Last week I wrote about my Project Based Learning assignment where my students explore the possibilities of what to do after high school. This may seem like a daunting question, but it is eased by self-awareness exercises we complete throughout the year. Additionally, students are supported in developing their own essential question. This is a critical part of the project. In fact, the essential question guides the entire learning process. I consider it to be the core of the project, as everything is built around answering it. Developing a quality essential question is imperative.

The essential question tells us what we are solving for or what specific decision are we trying to make. The question needs to be specific and solvable within the time frame of the project. A broad question such as “What career do I want?” may be too big for the project. Instead, I ask students to consider comparing a couple of fields they are interested in.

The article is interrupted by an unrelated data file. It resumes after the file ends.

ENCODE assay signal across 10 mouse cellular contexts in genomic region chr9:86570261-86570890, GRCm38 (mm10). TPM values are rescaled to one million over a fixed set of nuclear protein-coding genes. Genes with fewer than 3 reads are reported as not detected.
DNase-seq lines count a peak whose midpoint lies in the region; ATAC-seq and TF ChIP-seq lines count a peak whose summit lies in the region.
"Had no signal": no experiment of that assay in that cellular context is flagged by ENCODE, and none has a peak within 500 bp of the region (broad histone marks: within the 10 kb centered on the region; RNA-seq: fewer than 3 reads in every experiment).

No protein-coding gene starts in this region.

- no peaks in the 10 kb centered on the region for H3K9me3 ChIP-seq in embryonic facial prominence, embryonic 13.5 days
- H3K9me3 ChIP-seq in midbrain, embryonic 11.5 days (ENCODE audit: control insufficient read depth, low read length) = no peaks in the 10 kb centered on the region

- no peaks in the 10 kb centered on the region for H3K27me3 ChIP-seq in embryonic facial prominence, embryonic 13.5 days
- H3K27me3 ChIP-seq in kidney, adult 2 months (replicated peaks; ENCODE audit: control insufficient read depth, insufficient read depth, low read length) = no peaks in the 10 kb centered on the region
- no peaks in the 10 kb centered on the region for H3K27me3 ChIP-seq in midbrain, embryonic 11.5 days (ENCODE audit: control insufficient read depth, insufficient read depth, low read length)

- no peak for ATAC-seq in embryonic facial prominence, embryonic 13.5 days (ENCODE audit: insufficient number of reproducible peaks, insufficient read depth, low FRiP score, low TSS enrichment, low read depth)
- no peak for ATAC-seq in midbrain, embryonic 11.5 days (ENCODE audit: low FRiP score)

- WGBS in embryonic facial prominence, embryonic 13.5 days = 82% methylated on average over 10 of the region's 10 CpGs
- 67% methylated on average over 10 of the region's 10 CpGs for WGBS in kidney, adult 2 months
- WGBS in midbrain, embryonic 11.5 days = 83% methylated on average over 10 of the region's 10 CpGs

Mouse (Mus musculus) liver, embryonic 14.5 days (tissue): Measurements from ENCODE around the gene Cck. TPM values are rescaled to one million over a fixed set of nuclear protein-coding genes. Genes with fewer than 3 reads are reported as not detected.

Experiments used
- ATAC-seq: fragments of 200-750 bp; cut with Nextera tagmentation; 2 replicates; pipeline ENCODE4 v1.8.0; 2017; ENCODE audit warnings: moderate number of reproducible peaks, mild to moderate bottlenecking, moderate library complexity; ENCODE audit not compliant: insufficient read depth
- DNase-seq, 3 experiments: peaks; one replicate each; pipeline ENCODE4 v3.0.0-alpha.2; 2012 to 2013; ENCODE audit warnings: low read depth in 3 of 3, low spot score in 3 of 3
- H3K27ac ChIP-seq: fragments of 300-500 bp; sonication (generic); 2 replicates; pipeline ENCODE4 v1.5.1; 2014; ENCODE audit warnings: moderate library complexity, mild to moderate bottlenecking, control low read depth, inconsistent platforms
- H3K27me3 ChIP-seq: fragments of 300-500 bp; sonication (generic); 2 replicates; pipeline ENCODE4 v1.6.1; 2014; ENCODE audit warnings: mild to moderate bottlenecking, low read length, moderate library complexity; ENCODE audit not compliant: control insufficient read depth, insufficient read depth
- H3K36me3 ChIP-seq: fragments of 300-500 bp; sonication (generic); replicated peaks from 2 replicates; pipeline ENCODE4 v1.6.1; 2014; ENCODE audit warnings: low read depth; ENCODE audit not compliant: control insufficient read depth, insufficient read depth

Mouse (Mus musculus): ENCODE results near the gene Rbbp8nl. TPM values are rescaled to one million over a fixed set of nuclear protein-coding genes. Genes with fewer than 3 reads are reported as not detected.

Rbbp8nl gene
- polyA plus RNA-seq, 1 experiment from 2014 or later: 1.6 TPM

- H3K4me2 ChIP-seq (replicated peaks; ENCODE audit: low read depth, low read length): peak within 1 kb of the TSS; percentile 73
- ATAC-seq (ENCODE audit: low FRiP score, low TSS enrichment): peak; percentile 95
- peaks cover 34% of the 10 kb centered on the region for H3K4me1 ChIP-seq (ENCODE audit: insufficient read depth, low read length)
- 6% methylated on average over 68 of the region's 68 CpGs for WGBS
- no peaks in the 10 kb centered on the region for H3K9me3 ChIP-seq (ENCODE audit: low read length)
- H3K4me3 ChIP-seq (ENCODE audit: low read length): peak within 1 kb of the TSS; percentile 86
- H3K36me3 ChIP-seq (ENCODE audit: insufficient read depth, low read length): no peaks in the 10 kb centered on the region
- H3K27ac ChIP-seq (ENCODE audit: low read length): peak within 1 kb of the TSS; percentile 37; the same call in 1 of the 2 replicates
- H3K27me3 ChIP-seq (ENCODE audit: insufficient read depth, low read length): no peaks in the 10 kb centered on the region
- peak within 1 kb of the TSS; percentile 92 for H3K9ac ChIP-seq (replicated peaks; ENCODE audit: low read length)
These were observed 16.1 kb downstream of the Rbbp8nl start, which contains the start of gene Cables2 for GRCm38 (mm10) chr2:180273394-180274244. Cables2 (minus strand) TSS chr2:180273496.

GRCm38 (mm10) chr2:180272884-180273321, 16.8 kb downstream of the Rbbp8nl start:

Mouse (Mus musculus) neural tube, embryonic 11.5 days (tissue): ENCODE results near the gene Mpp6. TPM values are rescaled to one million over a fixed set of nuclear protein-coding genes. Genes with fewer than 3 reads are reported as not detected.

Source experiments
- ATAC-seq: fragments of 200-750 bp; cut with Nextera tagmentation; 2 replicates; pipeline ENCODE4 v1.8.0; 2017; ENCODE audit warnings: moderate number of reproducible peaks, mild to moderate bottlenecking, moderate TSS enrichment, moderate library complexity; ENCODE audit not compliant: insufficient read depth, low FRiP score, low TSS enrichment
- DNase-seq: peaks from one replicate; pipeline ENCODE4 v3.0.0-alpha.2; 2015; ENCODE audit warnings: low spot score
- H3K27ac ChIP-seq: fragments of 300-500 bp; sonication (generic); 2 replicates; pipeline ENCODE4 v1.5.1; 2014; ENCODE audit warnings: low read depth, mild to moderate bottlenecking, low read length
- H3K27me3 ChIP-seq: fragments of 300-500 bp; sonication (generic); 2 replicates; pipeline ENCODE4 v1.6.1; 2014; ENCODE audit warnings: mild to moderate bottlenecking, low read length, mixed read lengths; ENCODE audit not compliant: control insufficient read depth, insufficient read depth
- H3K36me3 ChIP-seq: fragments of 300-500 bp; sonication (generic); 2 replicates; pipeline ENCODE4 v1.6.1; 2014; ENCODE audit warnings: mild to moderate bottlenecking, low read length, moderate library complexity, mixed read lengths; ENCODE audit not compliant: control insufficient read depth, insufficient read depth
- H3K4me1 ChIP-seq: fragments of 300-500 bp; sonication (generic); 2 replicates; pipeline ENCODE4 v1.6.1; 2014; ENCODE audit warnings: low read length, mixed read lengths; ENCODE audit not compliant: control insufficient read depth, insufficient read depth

Students who struggle to develop a question benefit from Socratic questioning, asking the students questions to help them arrive at their essential question. To use this technique well, it is important to let go of my expectations for the question itself. I may hope a particular student asks a question about comparing colleges. However, I admit it is delightful when my questioning brings out an unexpected question. Here are some examples of questions I was not expecting yet find exciting:

  • What would it take to run my family business?
  • Should I transfer to a different college after a year or two?
  • How can I balance work, school, family, and fun?
  • How can I be a successful (job title)?
  • How can I determine what jobs are right for me? (This is a deep dive into self-awareness and the decision-making process.)

The joy and challenge of this type of project-based learning is watching students grow as they to take ownership of the questions, ownership of the research, and ownership of solutions and answers.  In this respect, planning and systems for accountability are key. But how much accountability and planning is too much?

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